On Tuesday morning, the Supreme Court ruled that it should be Parliament, not the government alone, which triggers Article 50 and begins Brexit negotiations. Later that morning, Brexit secretary David Davis appeared in the Commons.
Flanked by the Prime Minister, Davis declared “this will be the most straightforward bill possible” that would be passed “in good time” to meet the deadline of the end of March 2017.
The bill would simply give the government the power to invoke Article 50, he said, and said that no one should try to frustrate the legislation.
His opponents worry that Davis is trying to strip down the bill to something that MPs will be unable to amend or properly debate. But if they get the chance, here’s what they are planning:
Pro-Remain Tories like Dominic Grieve, Anna Soubry and Nicky Morgan are focusing their efforts on trying to open up a window for debate. In particular, they are pressurising the government to release a white paper – in essence a detailed Brexit plan. MPs from other parties are likely to back them, and the SNP has specifically tried to include this as an amendment. This is also what the campaigners who originally took the government to court are now asking for.
The Labour leadership is not going to keep Theresa May up at night, with its pledge to vote for Article 50. But her Brexit minister David Davis may nevertheless find himself forced to spend more time in the Commons. True to its stance of not standing in the way of Brexit, Labour has disdained the amendment-happy approach of the SNP and instead picked a few amendments based on scrutiny and accountability.
However, Labour back benchers from pro-Remain seats may not be so amiable. Backbenchers opposed to Article 50 are waiting to see what their leadership does, but will not rule out “holding hands with the devil to cross the bridge”, as one Labour insider put it – whether this is the SNP or the rebel Tories. While a small minority of Labour MPs voted against the motion before Christmas which stipulated Article 50 should be triggered before the end of March, some reckon there are others “keeping their powder dry” (the December motion also called for a Brexit plan).
Tulip Siddiq, a London Labour MP representing the pro-Remain constituency of Hampstead and Kilburn, told The Staggers she was looking for reassurances on access to the single market, the relationship with the customs union, protection of worker’s rights and the environment, and EU nationals’ right to remain.
The Liberal Democrats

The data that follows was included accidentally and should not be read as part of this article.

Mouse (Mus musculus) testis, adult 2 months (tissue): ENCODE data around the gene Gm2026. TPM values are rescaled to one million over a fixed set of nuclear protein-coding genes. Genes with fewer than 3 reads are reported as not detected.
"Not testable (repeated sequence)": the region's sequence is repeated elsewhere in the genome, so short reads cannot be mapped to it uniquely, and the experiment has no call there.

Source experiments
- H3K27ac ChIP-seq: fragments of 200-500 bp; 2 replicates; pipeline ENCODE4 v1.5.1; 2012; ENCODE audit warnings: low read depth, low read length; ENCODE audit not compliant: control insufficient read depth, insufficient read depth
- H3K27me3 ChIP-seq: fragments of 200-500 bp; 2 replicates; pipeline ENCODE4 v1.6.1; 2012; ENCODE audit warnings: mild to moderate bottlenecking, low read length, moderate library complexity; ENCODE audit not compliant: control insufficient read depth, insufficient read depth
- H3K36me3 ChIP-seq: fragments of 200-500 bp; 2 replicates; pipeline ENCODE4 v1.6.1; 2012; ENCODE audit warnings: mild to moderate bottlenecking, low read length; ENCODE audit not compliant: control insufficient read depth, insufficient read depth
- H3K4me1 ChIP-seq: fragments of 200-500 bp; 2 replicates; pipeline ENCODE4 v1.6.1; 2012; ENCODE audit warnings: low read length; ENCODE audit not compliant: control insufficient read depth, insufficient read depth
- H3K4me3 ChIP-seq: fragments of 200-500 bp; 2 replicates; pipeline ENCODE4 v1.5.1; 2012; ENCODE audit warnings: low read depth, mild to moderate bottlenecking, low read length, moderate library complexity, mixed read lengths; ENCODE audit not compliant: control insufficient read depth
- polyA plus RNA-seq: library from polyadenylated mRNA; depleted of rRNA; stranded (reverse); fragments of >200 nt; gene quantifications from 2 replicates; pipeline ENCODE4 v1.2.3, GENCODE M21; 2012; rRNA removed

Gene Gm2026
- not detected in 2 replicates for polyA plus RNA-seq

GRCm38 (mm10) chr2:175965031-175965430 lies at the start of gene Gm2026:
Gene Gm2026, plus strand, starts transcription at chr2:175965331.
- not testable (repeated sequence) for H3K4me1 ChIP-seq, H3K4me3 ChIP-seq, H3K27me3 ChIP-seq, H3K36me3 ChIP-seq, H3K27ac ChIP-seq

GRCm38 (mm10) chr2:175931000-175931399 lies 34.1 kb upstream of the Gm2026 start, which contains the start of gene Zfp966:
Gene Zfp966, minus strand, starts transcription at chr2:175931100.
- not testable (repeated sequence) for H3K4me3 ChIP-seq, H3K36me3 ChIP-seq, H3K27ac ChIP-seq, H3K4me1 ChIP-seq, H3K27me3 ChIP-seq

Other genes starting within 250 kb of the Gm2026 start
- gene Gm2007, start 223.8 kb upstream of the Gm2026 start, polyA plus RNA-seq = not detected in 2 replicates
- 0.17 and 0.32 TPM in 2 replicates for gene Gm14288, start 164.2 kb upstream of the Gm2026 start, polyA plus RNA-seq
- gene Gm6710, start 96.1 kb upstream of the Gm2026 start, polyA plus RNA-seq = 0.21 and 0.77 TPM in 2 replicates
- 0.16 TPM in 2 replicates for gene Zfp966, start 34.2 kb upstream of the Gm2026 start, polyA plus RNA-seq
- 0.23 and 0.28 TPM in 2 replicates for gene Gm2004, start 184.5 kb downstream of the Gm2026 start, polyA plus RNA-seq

Separately, the Liberal Democrats are seeking three main amendments – single market membership, rights for EU nationals and a referendum on the deal, which is a “red line”. If there is not a second referendum, the Lib Dems will vote against Article 50.
Despite being the Lib Dems’ position as the most UK-wide anti-Brexit voice, neither the SNP nor Labour managed to co-ordinate with them in the aftermath of the court ruling.
Indeed, the Lib Dems look set to vote against Labour’s tariff-free amendment on the grounds it is not good enough, while expecting Labour to vote against their demand of membership of the single market.
The tartan army was quick off the mark with the declaration it would table 50 amendments, in what seems to be an attempt to bore the Brexiteers to death. These include a call for a white paper to be published, which almost everyone outside the government agrees with, but also a need for the government to get unanimous agreement on the Joint Ministerial Committee, which includes representatives from Scotland, Northern Ireland and Wales. The SNP may get support from the Lib Dems and Caroline Lucas, the Green MP, on individual amendments. Like the Lib Dems, the SNP will vote against Article 50.
The SNP’s second line of attack is, of course, independence, with First Minister Nicola Sturgeon airily asking: “Is it better that we take our future into our own hands?” However, this threat is looking hollow – support for independence was at just 44 per cent in December.
Other pro-Remain parties
Caroline Lucas, the only Green MP, is likely to be in demand from MPs looking for cross-party support for their amendment. Lucas plans to back those she agrees with, and also table her own amendment on the environment.
The three Welsh nationalist Plaid Cymru MPs will also be tabling amendments, and will be supporting other parties in their amendments too.